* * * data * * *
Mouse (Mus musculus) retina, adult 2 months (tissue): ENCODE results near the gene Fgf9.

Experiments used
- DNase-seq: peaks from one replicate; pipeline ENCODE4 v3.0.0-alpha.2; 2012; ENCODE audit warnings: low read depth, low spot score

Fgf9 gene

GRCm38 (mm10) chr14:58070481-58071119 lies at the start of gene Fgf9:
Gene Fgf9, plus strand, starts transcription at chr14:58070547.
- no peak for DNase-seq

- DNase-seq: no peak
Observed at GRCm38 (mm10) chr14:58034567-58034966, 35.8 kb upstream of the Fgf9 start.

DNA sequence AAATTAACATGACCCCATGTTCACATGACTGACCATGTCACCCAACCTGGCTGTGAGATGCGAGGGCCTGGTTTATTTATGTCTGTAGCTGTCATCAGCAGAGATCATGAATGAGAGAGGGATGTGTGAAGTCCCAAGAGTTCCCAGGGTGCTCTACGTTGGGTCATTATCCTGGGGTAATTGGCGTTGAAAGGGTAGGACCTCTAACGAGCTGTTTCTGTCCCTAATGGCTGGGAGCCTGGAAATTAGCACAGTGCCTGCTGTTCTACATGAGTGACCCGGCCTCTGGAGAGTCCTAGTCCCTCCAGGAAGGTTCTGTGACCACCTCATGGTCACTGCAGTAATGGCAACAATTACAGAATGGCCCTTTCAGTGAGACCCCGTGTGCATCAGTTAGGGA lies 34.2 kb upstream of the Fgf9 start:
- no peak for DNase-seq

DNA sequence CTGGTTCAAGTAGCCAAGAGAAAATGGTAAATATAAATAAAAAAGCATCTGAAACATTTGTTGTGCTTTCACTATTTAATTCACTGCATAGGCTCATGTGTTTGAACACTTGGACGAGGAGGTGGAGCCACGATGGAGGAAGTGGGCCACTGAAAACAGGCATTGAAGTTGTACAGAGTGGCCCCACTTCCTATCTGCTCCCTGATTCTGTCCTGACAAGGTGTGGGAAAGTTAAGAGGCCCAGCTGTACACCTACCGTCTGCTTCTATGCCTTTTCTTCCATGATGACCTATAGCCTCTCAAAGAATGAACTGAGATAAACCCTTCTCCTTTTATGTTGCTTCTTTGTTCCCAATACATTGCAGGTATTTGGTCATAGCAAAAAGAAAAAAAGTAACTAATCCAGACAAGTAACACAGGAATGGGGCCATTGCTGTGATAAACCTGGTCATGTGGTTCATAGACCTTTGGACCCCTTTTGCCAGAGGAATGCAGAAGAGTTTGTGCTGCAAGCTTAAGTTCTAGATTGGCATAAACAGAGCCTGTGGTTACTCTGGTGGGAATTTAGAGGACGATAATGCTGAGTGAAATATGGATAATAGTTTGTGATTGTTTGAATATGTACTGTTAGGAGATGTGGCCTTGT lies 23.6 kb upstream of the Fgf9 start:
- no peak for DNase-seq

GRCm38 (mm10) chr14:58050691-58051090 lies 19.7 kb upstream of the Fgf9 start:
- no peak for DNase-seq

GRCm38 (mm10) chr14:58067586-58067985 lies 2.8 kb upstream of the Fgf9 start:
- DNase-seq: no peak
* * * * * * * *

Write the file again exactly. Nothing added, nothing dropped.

Mouse (Mus musculus) retina, adult 2 months (tissue): ENCODE results near the gene Fgf9.

Experiments used
- DNase-seq: peaks from one replicate; pipeline ENCODE4 v3.0.0-alpha.2; 2012; ENCODE audit warnings: low read depth, low spot score

Fgf9 gene

GRCm38 (mm10) chr14:58070481-58071119 lies at the start of gene Fgf9:
Gene Fgf9, plus strand, starts transcription at chr14:58070547.
- no peak for DNase-seq

- DNase-seq: no peak
Observed at GRCm38 (mm10) chr14:58034567-58034966, 35.8 kb upstream of the Fgf9 start.

DNA sequence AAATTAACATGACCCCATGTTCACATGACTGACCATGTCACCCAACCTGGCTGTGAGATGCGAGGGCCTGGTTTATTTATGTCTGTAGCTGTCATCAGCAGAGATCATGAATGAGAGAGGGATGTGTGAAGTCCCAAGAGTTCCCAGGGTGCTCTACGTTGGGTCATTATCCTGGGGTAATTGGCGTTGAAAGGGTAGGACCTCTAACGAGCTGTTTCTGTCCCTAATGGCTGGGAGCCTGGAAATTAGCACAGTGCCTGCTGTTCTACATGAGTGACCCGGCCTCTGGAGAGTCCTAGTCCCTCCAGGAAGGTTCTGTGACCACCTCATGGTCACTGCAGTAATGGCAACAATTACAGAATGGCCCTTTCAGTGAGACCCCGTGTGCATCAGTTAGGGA lies 34.2 kb upstream of the Fgf9 start:
- no peak for DNase-seq

DNA sequence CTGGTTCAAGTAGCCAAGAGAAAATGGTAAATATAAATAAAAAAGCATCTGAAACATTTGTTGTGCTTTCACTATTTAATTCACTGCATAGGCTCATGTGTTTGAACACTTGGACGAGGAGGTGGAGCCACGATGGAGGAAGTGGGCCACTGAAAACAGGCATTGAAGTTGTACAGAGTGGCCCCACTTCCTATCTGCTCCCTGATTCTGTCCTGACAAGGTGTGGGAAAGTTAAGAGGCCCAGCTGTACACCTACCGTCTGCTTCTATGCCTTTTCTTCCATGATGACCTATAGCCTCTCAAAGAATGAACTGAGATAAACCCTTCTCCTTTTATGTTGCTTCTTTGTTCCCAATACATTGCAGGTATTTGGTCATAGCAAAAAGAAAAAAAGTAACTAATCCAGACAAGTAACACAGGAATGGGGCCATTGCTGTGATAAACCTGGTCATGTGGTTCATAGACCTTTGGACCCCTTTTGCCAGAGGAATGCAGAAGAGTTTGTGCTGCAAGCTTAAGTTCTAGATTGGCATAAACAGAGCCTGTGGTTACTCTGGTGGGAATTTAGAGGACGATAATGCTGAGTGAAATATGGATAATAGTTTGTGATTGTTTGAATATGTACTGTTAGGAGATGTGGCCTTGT lies 23.6 kb upstream of the Fgf9 start:
- no peak for DNase-seq

GRCm38 (mm10) chr14:58050691-58051090 lies 19.7 kb upstream of the Fgf9 start:
- no peak for DNase-seq

GRCm38 (mm10) chr14:58067586-58067985 lies 2.8 kb upstream of the Fgf9 start:
- DNase-seq: no peak